A few months ago, we gave my daughter race car driving lessons… She got into a Formula 2 car with an instructor and after many lessons she now has a race car driving license.
In her first race, she came in second. I’m proud of her.
I hope she stays interested in it. And I also hope she doesn’t die from it. She really loved it but we’ll see. Love needs follow up, as my wife often reminds me if I play chess online all day.
Here’s the thing: She got into every college she applied to.
Now… I told her NOT to apply.
I told her all the reasons I think college is a waste of time and a waste of money and a general waste of life energy.“
But you went to college,” she said, “why is it good enough for you but not me?” — says everyone who asks me about this.
It’s because I went to college that I am against it. I try not to have a cognitive bias just because I did something.
But this isn’t about the merits of college.
Here’s why I wanted her to take race car lessons before she applied:How many kids from the NY-PA-CT-NJ states apply to college?
How many of those kids have sufficient grades, sufficient SATs, after-school activities, some sports, and decent essay writing schools?
All of them.
Nobody can tell the difference. All of their applications look the same. They are photocopies of each other. They are clones begging to be selected by the casino of college admissions.
“But,” one might say, “what if one has an A average and the other has a B+? What if one has 1400 on her SATs and the other has 1300?”
BIG DEAL. Nobody can tell the difference. Even if it’s right there in the numbers.
Because when you throw in random after-school activities (this one played basketball, this one worked at a charity, this one wrote a decent essay about her trip to Iraq), NOBODY CARES.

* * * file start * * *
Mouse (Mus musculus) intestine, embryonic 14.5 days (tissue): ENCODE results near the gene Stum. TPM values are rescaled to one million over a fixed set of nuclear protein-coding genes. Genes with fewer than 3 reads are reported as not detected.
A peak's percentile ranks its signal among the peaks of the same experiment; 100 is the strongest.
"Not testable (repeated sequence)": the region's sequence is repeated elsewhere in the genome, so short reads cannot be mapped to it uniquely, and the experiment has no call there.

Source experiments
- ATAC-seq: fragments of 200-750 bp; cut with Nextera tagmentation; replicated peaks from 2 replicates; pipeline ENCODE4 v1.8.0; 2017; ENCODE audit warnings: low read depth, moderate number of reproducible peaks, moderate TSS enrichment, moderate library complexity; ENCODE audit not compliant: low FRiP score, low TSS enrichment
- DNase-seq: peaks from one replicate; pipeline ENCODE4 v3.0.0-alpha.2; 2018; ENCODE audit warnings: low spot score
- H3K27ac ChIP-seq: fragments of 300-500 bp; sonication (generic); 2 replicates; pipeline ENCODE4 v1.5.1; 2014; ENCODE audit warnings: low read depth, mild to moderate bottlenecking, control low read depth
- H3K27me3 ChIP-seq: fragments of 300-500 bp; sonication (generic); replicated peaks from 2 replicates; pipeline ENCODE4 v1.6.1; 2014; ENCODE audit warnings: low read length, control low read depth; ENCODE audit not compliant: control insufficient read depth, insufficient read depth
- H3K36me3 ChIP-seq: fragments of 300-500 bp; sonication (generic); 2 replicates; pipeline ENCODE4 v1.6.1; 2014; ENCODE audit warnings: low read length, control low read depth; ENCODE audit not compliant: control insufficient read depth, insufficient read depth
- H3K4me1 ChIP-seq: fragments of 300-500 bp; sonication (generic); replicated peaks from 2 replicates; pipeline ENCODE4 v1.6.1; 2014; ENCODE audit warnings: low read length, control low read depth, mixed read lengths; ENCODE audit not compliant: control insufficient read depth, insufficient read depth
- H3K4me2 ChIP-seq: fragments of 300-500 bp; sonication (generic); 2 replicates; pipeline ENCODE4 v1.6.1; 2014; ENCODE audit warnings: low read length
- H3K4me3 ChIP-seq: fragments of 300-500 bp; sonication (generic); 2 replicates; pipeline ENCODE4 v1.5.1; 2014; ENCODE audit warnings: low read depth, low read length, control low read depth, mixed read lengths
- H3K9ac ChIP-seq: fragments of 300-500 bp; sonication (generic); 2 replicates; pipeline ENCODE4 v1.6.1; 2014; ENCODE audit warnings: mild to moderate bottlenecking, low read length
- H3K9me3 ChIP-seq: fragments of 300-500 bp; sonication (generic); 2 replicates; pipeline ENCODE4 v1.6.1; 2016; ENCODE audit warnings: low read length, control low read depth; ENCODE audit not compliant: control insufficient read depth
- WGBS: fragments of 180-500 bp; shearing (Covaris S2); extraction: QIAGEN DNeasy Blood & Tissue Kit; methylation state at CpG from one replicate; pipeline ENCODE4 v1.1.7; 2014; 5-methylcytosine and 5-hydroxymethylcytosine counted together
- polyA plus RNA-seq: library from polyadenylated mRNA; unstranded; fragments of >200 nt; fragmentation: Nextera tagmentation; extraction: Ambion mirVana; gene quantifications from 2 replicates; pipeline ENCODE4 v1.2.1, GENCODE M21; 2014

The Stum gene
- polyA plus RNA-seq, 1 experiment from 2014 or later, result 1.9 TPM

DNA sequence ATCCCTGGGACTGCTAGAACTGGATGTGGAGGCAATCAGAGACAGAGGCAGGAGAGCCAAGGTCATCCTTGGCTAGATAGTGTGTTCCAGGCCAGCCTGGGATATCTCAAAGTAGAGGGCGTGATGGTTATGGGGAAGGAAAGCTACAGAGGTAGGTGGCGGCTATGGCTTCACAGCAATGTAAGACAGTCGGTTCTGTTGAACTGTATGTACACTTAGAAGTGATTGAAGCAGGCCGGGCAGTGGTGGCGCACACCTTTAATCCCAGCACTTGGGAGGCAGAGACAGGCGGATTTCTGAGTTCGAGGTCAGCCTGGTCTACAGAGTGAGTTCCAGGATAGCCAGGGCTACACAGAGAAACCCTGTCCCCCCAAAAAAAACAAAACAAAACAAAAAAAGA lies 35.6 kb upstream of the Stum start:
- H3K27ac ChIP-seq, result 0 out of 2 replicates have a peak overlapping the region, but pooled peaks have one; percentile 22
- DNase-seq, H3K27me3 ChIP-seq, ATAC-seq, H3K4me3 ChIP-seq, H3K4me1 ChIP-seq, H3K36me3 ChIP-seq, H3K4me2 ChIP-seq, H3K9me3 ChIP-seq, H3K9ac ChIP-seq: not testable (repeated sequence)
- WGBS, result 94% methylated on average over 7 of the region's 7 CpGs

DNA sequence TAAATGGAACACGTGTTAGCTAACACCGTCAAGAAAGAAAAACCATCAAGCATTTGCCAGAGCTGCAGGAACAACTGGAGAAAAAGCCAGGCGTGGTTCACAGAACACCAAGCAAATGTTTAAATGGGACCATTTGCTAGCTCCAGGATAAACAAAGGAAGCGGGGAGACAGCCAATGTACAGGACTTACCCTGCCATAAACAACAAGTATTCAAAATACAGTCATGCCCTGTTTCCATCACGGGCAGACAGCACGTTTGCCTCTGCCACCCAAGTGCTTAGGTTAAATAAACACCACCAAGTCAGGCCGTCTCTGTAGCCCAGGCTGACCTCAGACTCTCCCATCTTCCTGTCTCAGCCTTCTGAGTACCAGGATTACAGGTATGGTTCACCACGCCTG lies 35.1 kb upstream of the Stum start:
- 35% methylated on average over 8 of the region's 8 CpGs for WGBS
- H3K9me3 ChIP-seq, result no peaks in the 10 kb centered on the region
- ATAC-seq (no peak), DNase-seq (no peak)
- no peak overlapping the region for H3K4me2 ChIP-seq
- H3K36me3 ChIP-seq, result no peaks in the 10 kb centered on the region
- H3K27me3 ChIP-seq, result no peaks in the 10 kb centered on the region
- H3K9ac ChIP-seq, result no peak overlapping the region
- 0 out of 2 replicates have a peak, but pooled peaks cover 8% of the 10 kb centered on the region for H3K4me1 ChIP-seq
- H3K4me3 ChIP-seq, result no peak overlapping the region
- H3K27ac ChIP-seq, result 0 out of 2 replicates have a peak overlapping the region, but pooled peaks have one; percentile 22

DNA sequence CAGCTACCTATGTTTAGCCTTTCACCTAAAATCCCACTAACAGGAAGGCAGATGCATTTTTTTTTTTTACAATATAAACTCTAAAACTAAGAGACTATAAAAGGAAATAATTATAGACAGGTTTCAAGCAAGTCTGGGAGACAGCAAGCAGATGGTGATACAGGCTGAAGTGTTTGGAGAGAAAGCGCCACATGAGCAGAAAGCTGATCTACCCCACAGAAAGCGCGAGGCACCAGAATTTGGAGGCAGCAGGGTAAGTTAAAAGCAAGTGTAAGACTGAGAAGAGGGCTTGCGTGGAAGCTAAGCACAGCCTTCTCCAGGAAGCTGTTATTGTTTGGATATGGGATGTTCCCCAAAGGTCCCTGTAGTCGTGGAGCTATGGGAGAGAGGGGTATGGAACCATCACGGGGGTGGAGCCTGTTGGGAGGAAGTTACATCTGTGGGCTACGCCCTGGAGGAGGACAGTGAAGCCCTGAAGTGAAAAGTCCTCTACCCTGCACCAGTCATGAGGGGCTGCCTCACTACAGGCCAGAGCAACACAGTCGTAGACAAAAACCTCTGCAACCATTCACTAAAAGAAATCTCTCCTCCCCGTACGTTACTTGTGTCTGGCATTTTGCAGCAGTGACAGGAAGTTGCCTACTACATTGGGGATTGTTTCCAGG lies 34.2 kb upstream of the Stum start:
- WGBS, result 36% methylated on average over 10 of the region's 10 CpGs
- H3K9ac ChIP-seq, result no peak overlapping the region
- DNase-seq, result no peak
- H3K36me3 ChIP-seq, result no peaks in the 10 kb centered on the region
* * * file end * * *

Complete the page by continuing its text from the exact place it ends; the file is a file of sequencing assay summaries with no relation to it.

Andy Warhol was a great artist.
I’m not talking about his Campbell’s Soup Cans or Marilyn Diptych. Before that. When he actually drew pictures.
He was the best illustrator in his day. There were other good illustrators but none as good as him.
Guess what? Nobody cared.
He was a low-level “drawer” in the advertising industry. People he worked with probably hated him and talked behind his back.
The average person can’t tell if one person draws 20 or even 50 percent better than another drawer. I know I can’t.
Bob Ross paintings look as good to me as Normal Rockwell or Hopper or any other realists. In fact, please tell me who you think is better. Normal Rockwell or Bob Ross. I honestly can’t tell.
Andy Warhol needed to be “the only” to be a famous artist. Not just better. My daughter, Lily, needed to be “the only” to get into college.
I had bad grades. I had OK SATs. And I had no after-school activities.
Why stay “after school”? I never understood that concept.
But I was “the only.” I played chess. But a lot of kids did. I was my state’s high school chess champion.
When I showed up for my interview, we spent the entire time with me teaching him some nuances in the Taimanov-Fischer match of 1971, which, by coincidence, my interviewer had been studying.
Here’s an image taken from the July 30 edition of “The Home News” about the upcoming US Open and my participation in it.
When I applied for a job as a computer programmer at HBO I failed the interview. I had no idea how to program for the Macintosh or how to do network programming. I knew nothing.
But I was “the only.” Turns out the group I was applying for was very competitive with another group in chess every afternoon. I got the job.
Photo credit: Wessel Hampsink on Unsplash